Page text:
Asia now plays an important role in the health and development of Australia’s debt capital markets, according to attendees at two one-day conferences in Hong Kong and Singapore in May.
Hosted by National Australia Bank (NAB), the conferences selectively showcased a number of Australian corporates and financial institutions to key Asia-based fixed-income investors.
“I like to think of Australia as becoming the southern part of the Asian capital markets and this is evidenced by the inter-linkages between Asia and Australian capital markets, which continue to grow,” said Steve Lambert, NAB’s executive general manager of debt markets, who opened and chaired the conference.
His sentiments were echoed by keynote speaker Eric Williamson, group treasurer at NAB, who said the bank’s own fundraising activities exemplified how the market is evolving.
“As a group, we have A$141 billion in outstanding term funding and each year we issue between A$25 billion and A$30 billion into the markets with a weighted average maturity of five years,” said Williamson.
The bank has seen an increase in the number of Asian investors participating in its trades, he said. “In 2013, 12% of our term funding was raised from Asia ex-Japan, mainly in US dollars, and one of our top 10 global investors is based in the region. I expect this proportion to reach 20% over time.”
Williamson said Asia is a natural funding source for Australian issuers. “Our debt markets team under Steve Lambert has taken a practical role in forging links between the two markets by supporting education initiatives, simplifying documentation and spreading the word to different investors and issuers.”
Brad Scott, head of corporate bond origination at NAB, talked to conference delegates about the renaissance taking place in the Australian-dollar corporate bond market.
“Australian medium-term notes have been around for about 15 years but have really gained genuine momentum in the past three years,” said Scott, adding that the market now accounts for one in every three dollars raised by Australian corporates in global bond markets.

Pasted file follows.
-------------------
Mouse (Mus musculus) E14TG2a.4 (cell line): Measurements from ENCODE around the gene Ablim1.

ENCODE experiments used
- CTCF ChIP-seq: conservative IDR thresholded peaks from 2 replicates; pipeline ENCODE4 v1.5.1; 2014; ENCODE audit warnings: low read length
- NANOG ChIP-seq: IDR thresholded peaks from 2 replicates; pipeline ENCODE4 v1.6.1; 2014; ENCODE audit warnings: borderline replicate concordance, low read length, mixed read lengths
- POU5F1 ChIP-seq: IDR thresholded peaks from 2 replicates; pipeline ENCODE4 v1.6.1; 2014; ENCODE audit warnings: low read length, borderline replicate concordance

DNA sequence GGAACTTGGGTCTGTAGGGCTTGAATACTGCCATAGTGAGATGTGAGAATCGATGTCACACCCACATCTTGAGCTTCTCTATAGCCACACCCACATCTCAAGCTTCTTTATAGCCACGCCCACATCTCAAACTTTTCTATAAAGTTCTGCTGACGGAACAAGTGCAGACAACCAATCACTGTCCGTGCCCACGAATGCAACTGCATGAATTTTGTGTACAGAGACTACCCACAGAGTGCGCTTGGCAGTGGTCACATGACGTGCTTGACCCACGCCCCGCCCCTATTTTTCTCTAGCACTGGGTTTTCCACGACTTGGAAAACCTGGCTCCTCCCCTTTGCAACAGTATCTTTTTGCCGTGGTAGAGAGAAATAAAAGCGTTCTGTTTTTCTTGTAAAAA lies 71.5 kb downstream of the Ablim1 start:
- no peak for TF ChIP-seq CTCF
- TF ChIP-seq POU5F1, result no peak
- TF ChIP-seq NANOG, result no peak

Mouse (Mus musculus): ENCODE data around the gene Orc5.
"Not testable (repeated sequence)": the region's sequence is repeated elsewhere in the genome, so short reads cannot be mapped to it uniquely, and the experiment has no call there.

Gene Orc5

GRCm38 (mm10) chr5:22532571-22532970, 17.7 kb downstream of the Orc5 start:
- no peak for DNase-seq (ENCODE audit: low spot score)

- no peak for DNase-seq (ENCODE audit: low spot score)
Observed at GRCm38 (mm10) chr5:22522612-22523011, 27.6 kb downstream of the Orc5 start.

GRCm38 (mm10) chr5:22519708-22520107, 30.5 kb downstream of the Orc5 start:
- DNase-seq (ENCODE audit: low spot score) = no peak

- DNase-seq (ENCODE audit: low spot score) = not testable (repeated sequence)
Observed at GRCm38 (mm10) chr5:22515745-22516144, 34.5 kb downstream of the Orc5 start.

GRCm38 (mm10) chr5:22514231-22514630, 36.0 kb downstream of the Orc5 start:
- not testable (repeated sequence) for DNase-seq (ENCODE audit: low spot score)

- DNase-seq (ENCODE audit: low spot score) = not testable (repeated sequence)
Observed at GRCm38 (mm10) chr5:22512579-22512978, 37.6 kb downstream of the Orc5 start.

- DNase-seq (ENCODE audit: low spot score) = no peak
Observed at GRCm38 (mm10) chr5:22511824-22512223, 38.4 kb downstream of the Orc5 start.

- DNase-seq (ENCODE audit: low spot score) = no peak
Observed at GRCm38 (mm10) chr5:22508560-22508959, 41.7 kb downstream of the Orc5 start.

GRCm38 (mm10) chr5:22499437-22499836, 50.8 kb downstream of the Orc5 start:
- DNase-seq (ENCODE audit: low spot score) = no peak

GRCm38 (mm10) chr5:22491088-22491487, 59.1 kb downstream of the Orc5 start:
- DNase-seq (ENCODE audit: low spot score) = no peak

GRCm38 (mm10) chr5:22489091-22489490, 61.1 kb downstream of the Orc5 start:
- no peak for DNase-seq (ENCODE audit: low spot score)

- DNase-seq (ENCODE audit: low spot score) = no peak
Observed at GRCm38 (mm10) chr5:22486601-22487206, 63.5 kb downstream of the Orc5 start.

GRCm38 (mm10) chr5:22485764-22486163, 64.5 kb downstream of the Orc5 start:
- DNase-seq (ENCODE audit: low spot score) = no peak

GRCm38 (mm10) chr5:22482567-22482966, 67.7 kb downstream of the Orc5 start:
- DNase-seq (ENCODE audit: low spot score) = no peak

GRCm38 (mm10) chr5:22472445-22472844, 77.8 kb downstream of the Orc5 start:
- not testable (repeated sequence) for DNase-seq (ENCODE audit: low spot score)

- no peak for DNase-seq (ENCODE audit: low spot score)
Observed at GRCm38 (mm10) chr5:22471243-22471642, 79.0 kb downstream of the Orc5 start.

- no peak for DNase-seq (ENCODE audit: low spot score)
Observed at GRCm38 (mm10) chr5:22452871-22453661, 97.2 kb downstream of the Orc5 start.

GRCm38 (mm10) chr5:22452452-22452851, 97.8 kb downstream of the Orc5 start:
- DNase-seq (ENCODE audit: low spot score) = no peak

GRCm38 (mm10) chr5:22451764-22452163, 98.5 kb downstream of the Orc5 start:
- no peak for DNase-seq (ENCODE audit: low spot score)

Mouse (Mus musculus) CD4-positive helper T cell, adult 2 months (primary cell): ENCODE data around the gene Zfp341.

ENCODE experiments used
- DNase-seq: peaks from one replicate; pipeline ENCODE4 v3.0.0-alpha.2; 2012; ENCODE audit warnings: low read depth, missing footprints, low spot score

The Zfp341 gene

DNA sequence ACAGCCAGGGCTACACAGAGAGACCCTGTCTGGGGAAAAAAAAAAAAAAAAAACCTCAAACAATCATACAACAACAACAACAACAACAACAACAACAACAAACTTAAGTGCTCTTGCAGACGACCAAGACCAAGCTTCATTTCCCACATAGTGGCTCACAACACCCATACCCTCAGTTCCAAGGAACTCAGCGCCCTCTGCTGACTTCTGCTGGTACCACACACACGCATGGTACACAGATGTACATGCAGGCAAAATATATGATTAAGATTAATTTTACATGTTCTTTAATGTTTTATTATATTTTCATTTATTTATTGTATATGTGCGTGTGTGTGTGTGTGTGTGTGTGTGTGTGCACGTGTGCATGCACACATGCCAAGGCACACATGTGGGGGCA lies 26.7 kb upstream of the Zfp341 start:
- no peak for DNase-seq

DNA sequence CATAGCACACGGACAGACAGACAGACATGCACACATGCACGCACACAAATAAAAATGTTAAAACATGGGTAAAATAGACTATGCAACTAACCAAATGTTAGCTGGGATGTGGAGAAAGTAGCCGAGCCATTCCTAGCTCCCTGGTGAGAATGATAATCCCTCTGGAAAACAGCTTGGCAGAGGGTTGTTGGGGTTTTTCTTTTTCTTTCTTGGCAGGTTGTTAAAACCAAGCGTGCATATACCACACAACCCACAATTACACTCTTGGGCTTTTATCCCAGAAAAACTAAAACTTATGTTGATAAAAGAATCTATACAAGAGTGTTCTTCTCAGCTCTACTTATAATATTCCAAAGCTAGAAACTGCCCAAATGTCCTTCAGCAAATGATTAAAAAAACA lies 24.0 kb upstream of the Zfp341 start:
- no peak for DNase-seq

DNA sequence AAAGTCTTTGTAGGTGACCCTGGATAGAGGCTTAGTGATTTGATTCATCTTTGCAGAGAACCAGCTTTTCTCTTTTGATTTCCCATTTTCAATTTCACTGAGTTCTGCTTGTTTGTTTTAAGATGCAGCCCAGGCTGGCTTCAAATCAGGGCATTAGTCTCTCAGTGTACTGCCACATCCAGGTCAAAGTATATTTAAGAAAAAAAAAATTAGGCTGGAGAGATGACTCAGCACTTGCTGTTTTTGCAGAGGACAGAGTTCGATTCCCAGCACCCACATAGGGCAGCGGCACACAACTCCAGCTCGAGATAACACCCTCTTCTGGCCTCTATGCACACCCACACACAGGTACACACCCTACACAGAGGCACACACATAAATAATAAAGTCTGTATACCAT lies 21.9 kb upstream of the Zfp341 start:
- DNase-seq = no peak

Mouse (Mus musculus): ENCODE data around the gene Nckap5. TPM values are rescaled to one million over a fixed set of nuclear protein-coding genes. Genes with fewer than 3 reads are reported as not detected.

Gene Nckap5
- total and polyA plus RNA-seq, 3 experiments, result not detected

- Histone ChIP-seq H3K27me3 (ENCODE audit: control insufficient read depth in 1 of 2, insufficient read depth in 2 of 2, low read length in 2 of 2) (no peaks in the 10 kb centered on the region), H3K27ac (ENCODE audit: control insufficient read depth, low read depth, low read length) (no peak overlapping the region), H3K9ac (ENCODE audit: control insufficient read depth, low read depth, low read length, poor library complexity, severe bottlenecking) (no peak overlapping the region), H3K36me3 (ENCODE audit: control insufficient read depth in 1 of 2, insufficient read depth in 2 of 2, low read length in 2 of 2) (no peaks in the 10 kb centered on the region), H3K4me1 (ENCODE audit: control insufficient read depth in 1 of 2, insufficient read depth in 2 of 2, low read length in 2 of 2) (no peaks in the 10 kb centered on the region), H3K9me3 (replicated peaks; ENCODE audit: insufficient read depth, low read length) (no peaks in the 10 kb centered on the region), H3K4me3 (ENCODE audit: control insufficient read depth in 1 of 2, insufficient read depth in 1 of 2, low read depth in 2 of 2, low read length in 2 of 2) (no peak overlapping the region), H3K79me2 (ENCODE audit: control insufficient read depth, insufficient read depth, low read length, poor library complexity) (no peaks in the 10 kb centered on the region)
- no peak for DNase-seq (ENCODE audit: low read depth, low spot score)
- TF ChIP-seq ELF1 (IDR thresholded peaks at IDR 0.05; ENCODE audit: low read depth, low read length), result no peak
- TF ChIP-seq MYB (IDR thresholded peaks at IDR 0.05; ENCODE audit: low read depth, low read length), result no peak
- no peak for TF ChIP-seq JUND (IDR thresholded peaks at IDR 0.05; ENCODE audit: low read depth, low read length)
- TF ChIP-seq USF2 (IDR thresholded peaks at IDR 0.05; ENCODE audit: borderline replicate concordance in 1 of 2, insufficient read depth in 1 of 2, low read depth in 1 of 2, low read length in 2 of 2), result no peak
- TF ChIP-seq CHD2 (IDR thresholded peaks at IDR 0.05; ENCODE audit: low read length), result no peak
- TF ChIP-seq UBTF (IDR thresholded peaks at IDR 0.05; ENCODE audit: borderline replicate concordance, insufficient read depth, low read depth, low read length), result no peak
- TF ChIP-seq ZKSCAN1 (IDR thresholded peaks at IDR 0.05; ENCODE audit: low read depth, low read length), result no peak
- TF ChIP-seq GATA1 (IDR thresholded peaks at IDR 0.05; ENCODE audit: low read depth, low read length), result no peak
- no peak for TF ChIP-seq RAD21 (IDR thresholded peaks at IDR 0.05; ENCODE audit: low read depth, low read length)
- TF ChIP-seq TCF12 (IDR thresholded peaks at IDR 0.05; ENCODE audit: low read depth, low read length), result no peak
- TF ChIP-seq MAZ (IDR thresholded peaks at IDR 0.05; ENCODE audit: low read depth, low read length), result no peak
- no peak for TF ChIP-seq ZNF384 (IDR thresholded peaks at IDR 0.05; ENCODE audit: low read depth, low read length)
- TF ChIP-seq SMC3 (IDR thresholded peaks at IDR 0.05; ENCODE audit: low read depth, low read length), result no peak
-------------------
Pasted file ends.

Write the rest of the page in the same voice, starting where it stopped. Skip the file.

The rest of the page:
“We have about 50 issues a year on average, which is a reflection of the big shift towards corporates moving to diversify their debt funding sources,” he said.
NAB has been a lead manager for a growing number of Australian-dollar MTNs for key corporates, including Perth Airport, CitiPower, Mitsubishi Corporation, Telstra Corporation, Mirvac, University of Sydney, Wesfarmers, Lend Lease, Anglo American, Transurban and the Port of Brisbane.
Aside from a rise in infrastructure issuers – which made up a quarter of all deals in the past six months – Scott said the market has also been willing to invest further down the credit curve and there has been a clear trend towards tenor extension. “Investor appetite has extended out from an average of five to seven year years and there are encouraging signs about seeing the market develop further in the ten year maturity bucket, often viewed as being more a sweet spot for offshore investors,” he said.
Scott said many of NAB’s clients continue to talk to the bank about gaining greater access to Asian investors to diversify their investor base. “Over the years, Asian participation in Australian-dollar corporate bonds has grown significantly with interest coming from asset managers, banks and private banks. Sometimes Asian orders account for more than half of all orders, though the current average is about 20% to 30%. ”
As new investors continue to be attracted to investing in corporate bonds, Scott expects oversubscription rates on new deals to continue to hover around 2 to 3 times. “There is more demand from investors than there is supply and this trend will continue to prevail over the remainder of 2014.”
One sector likely to garner much interest from Asian investors is infrastructure.
“Infrastructure Australia puts the pipeline of developments at A$139 billion,” said Sam Watson, head of origination in Asia for NAB, in a presentation to conference delegates. “The agenda is being driven by the privatisation of existing government assets and new greenfield projects that are being funded with the help of the private sector.”
Watson said NSW and Queensland are currently leading the way with the most developed privatisation programme with transport and port assets flagged for sale, as well as electricity transmission and distribution once electoral mandates have been obtained. Watson went on to say that recent announcements from Victoria and WA indicate some assets are likely to come up in those states.
Meanwhile, greenfield projects will be in the form of public-private partnerships for social and economic infrastructure such as schools, hospitals and transport. “We see one or two PPPs come out of each of the key states each year,” said Watson. A third opportunity lies in trade sales. “The asset cycle has run up and some financial sponsors in the market who bought assets a few years back are now getting ready to sell,” he said.
Watson said competition for infrastructure assets is high, and recent multiples achieved on port sales in New South Wales show how buoyant the market is. “There is a lot of capital flowing into Australia with global and domestic pension funds, sovereign wealth funds and dedicated infrastructure funds looking to deploy capital in Australia.”
For debt and fixed-income investors, he said there are a number of features of the Australian project finance market that make it attractive to offshore lenders. “The underlying structure of the projects is sound, execution risk is low relative to other regional markets, terms and conditions remain fairly robust but spreads are starting to come in which is a trend we expect to continue.”
Watson said the bank has deployed twice as much capital to the infrastructure market than any other bank in Australia. “We are the number one debt arranger in the infrastructure sector over the past five years.”